|Publication number||US8143169 B2|
|Application number||US 12/878,134|
|Publication date||Mar 27, 2012|
|Priority date||Mar 29, 2007|
|Also published as||CN101681894A, CN101681894B, CN102339765A, CN102339765B, DE112008000759T5, US7816772, US20080237818, US20100330708, WO2008121443A1|
|Publication number||12878134, 878134, US 8143169 B2, US 8143169B2, US-B2-8143169, US8143169 B2, US8143169B2|
|Inventors||Raymond W. Engel, Nirmal Sharma, William P. Taylor|
|Original Assignee||Allegro Microsystems, Inc.|
|Export Citation||BiBTeX, EndNote, RefMan|
|Patent Citations (106), Non-Patent Citations (26), Referenced by (7), Classifications (14), Legal Events (3)|
|External Links: USPTO, USPTO Assignment, Espacenet|
The present application is a divisional application of U.S. patent application Ser. No. 11/693,183, filed on Mar. 29, 2007, which is hereby incorporated herein by reference in its entirety.
As is known in the art, integrated circuits (ICs) can include a leadframe to support a die and to provide external connections for the IC package. Connections between the die and the leadframe fingers can be made with wire bonds, for example. For plastic packages, a leadframe/die assembly is overmolded with a plastic material.
In one conventional package, a sensor includes a so-called K-type assembly having a backside to which a magnet is adhered. The assembly with the attached magnet is molded or encased into a sensor housing. In one known process, a die is attached to a leadframe, a flux concentrator and/or magnet is attached, and the assembly is overmolded.
During the molding process, the relatively delicate wirebonds may be broken by the pressurized flow of plastic material. In addition, the fragility of the wirebonds may limit the efficiency of the molding process.
The present invention provides methods and apparatus for an integrated circuit having a first mold material applied to protect wirebond connections between a die and a leadfinger and a second mold material applied over the first mold material. By protecting the wirebonds with the first mold material, the second mold material can be applied at relatively high pressures. With this arrangement, yields are improved due to less wirebond damage. While the invention is primarily shown and described in conjunction with sensor integrated circuits, it is understood that the invention is applicable to integrated circuits in general in which it is desirable to protect delicate connections from a die.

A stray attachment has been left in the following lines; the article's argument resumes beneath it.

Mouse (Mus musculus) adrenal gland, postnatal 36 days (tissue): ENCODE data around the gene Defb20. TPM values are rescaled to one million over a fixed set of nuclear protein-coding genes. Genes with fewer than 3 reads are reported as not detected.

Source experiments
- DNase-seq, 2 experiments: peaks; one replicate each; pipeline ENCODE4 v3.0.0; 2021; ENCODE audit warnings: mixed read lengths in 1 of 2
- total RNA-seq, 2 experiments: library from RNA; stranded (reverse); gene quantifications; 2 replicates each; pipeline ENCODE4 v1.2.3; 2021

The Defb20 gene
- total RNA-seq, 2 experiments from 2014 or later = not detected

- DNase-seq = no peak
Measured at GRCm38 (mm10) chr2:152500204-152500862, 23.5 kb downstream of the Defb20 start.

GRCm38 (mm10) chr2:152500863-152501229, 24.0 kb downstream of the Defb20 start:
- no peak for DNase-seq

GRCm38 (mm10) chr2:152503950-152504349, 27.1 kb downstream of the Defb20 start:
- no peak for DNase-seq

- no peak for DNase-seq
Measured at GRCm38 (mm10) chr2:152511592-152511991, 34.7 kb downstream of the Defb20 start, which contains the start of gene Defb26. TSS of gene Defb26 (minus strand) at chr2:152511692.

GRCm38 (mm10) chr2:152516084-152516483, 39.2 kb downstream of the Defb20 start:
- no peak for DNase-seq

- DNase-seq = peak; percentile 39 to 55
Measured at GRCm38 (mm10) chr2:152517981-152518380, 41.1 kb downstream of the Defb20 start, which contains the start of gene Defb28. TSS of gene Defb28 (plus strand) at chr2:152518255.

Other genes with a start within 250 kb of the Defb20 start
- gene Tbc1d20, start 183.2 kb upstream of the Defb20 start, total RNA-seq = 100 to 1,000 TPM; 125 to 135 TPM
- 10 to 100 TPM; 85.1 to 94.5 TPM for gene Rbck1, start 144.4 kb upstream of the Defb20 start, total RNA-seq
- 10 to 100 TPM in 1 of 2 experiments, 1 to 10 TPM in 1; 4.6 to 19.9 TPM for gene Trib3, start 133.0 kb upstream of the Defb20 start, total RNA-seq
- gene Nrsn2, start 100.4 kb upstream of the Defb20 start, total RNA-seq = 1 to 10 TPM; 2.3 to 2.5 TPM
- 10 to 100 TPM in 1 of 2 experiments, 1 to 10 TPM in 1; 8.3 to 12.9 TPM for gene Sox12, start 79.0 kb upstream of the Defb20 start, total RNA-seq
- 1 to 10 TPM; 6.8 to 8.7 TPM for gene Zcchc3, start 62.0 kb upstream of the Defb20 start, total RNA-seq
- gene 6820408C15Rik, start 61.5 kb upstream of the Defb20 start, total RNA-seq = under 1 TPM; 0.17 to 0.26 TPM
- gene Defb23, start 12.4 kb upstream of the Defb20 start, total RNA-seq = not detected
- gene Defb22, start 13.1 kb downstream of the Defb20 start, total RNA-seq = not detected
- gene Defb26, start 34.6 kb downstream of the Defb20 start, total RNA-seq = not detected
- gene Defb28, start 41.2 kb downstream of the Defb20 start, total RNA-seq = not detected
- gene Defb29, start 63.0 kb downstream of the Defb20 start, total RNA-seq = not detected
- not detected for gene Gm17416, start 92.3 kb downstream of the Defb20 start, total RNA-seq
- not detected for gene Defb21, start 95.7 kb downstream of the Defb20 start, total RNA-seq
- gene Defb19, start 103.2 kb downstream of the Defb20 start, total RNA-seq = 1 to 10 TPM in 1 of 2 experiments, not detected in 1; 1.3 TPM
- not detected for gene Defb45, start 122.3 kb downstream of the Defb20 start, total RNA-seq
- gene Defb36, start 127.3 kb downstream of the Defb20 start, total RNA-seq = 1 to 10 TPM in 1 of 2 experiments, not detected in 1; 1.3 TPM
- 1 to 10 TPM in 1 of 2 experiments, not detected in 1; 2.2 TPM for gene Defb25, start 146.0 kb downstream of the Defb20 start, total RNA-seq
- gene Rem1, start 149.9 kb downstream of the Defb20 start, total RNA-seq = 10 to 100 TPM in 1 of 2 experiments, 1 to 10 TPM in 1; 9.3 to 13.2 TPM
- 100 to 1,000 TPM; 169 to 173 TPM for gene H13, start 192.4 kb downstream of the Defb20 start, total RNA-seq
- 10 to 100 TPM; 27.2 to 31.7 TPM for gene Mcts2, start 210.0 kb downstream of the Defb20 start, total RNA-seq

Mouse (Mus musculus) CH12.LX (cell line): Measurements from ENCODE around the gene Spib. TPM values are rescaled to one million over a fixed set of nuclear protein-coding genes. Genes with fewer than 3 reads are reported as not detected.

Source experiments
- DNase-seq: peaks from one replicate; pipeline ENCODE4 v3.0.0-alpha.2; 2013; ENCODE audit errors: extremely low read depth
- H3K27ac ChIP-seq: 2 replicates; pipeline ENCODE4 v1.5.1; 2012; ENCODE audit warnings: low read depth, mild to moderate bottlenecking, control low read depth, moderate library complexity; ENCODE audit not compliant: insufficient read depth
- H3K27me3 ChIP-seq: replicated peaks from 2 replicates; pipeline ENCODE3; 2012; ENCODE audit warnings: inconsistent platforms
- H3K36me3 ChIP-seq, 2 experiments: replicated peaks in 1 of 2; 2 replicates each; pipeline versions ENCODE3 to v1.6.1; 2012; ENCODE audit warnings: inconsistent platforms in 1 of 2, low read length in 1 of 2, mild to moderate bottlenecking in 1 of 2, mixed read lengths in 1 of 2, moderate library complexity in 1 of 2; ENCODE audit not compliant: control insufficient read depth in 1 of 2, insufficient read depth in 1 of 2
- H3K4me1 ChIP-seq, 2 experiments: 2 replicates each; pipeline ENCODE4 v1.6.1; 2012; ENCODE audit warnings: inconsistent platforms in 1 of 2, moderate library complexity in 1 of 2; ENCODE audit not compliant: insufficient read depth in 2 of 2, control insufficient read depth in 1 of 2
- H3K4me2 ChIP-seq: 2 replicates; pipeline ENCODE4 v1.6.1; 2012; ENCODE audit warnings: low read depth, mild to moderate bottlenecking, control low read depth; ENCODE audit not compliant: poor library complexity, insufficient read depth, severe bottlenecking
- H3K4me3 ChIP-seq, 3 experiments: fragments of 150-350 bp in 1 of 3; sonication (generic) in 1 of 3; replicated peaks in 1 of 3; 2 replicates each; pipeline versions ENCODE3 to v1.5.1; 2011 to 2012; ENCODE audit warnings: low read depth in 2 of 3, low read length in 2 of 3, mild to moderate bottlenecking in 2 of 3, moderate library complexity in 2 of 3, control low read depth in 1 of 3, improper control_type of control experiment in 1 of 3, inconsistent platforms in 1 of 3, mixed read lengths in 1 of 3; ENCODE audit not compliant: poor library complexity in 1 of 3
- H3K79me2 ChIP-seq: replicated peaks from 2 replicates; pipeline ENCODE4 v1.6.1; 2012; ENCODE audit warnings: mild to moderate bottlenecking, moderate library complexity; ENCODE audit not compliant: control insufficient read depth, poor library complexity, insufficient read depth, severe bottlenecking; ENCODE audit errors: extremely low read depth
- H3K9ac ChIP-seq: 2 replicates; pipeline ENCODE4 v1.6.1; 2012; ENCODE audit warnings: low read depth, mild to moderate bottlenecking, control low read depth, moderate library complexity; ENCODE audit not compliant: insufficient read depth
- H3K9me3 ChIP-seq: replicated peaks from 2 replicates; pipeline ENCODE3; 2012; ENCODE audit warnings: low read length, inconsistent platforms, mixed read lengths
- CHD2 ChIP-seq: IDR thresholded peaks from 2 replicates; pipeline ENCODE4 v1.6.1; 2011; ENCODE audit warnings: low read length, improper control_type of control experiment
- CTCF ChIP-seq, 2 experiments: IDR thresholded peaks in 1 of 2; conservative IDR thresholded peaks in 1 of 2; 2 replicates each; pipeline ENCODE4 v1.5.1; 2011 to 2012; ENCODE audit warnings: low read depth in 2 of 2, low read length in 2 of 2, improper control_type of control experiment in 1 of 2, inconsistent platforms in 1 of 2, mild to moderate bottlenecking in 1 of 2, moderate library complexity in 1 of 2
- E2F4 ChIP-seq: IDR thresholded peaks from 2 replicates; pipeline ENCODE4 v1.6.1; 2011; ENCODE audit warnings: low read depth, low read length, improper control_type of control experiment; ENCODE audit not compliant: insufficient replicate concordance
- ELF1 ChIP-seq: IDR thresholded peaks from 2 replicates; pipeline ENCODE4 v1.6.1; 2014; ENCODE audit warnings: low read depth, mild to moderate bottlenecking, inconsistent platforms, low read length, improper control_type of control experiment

In one aspect of the invention, a method comprises attaching a die to a leadframe having a lead finger, attaching a wirebond between the die and the leadfinger, applying a first mold material over at least a portion of the wirebond and the die and the leadfinger to form an assembly, waiting for the first mold material to at least partially cure, and applying a second mold material over the assembly.
The method can further comprise one or more of the following features: applying the mold material to only a die-side of the leadframe, applying the first mold material to encapsulate the wirebond, applying the first mold material to encapsulate the die on the leadframe, selecting a material for the first mold material based at least in part upon similarity of coefficient of expansion with a magnet, the first and second mold materials are different, selecting a material for the first and/or second mold material based at least in part upon filler size, applying the second mold material at a substantially higher pressure than a pressure at which the first mold material was applied, the die includes one or more Hall elements, attaching a concentrator to the assembly, and the wirebond includes a gold wire.
In another aspect of the invention, an integrated circuit device comprises a die attached to a leadframe having a lead finger, a wirebond to make a connection between the die and the leadfinger, a first mold material covering at least a portion of the wirebond and the die and the leadfinger to form an assembly, and a second mold material overmolding the assembly.
The device can further include one or more of the following features: the first mold material is only on a die-side of the leadframe, the first mold material encapsulates the wirebond, the first mold material encapsulates the die on the leadframe, the first mold material has a coefficient of expansion compatible with a coefficient of expansion for a magnet, the first and second mold material are different, the die includes one or more Hall elements, the wirebond includes a gold wire.
The exemplary embodiments contained herein will be more fully understood from the following detailed description taken in conjunction with the accompanying drawings, in which:
In an exemplary embodiment, the sensor 100 includes a Hall IC 102 having first and second Hall elements 104, 106 disposed on a leadframe 108. A concentrator 110, shown as a pole piece concentrator, is disposed on a backside of the assembly with a magnet 112 secured to the concentrator. As described more fully below, in an exemplary embodiment the assembly is molded in a first step to protect wirebonds from the IC 102 to the leadframe 108 prior to overmolding the assembly having the concentrator 110 and magnet 112.